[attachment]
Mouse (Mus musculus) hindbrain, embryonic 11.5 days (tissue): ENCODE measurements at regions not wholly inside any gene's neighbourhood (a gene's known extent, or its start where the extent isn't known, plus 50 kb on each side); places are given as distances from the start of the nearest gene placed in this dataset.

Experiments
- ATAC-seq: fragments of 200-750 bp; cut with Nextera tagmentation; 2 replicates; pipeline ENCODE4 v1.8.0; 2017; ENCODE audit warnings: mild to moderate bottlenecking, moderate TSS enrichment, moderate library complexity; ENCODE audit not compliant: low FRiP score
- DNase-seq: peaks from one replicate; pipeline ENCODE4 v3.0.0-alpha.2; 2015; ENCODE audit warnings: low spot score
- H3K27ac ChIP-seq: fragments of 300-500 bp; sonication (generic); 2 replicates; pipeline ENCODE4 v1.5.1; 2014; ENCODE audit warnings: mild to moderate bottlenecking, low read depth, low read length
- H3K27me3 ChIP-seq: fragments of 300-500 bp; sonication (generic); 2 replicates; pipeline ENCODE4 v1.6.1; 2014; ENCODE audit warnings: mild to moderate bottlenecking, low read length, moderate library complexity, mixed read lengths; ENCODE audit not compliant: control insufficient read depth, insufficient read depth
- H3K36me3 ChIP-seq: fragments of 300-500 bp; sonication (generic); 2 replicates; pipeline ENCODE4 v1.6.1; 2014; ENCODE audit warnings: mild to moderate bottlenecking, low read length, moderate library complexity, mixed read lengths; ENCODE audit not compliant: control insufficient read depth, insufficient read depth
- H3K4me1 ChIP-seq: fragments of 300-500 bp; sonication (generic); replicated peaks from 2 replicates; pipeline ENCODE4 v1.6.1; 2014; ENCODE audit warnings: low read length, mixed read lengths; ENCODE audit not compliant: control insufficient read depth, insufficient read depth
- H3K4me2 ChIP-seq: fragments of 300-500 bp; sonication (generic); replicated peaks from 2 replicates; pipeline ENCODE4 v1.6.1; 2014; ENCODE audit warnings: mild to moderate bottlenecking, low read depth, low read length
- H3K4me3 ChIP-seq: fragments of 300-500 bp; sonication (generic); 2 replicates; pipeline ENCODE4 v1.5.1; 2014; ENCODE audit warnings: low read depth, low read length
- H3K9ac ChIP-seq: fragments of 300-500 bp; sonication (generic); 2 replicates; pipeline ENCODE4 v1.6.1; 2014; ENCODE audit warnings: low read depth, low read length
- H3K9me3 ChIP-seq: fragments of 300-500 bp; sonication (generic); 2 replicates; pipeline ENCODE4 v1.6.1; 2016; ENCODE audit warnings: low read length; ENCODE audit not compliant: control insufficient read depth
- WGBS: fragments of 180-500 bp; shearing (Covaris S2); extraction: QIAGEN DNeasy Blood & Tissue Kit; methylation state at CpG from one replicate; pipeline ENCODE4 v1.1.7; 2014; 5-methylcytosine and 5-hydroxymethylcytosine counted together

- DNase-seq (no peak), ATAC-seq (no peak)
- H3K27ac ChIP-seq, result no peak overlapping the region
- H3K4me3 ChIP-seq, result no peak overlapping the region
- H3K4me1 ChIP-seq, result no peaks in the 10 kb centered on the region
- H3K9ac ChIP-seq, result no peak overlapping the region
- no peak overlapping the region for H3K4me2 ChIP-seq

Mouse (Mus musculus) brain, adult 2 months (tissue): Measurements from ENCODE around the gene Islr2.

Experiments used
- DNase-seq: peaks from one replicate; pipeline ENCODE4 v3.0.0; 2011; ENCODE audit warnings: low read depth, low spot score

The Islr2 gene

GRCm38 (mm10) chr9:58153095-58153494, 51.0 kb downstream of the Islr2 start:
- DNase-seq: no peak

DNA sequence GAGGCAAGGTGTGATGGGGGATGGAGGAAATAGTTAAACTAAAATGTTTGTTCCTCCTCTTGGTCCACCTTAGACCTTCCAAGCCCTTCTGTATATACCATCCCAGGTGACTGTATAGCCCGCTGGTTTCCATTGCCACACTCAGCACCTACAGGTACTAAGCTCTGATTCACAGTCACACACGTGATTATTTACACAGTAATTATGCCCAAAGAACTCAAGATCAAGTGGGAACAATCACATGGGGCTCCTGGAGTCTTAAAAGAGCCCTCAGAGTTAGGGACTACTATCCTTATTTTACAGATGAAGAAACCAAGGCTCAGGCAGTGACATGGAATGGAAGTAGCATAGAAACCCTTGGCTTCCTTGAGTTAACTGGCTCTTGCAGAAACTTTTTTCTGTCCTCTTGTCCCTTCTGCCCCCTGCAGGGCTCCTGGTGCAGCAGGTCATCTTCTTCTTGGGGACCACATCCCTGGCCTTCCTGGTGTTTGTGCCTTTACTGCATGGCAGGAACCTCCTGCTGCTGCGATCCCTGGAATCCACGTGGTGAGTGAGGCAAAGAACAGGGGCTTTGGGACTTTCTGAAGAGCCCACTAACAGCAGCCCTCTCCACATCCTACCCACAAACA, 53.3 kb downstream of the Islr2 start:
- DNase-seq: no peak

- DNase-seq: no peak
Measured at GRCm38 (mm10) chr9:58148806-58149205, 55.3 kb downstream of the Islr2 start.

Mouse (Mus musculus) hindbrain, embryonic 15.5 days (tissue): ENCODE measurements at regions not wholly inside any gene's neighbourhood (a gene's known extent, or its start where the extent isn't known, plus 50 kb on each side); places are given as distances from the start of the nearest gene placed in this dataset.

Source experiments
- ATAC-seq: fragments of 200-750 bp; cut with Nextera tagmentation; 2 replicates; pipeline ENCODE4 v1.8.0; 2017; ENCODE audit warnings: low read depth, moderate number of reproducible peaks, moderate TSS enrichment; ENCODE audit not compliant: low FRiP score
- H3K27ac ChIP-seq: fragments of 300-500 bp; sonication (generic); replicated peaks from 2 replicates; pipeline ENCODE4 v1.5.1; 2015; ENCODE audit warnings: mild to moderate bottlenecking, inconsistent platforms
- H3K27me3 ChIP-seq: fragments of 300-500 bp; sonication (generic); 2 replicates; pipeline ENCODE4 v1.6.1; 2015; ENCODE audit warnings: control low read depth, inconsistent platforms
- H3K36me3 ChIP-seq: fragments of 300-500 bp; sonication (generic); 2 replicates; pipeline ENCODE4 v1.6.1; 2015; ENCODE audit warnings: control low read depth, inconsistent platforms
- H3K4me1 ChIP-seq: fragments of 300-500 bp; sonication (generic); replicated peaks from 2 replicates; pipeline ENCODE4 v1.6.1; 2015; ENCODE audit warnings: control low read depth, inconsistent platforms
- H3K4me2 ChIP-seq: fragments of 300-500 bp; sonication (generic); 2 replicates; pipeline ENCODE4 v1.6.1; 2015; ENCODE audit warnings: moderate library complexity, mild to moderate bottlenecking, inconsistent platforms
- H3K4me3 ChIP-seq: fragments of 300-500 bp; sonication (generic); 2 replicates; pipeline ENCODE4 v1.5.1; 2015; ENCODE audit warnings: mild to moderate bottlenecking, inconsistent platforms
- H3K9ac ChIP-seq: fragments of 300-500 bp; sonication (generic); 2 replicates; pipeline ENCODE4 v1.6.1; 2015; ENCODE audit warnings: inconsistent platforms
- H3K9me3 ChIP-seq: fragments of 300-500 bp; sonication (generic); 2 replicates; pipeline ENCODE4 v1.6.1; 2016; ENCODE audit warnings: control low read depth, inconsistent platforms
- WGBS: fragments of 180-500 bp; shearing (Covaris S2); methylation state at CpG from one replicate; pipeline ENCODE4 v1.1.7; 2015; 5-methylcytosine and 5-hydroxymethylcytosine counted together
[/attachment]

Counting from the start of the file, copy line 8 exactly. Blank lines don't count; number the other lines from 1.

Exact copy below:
- H3K4me1 ChIP-seq: fragments of 300-500 bp; sonication (generic); replicated peaks from 2 replicates; pipeline ENCODE4 v1.6.1; 2014; ENCODE audit warnings: low read length, mixed read lengths; ENCODE audit not compliant: control insufficient read depth, insufficient read depth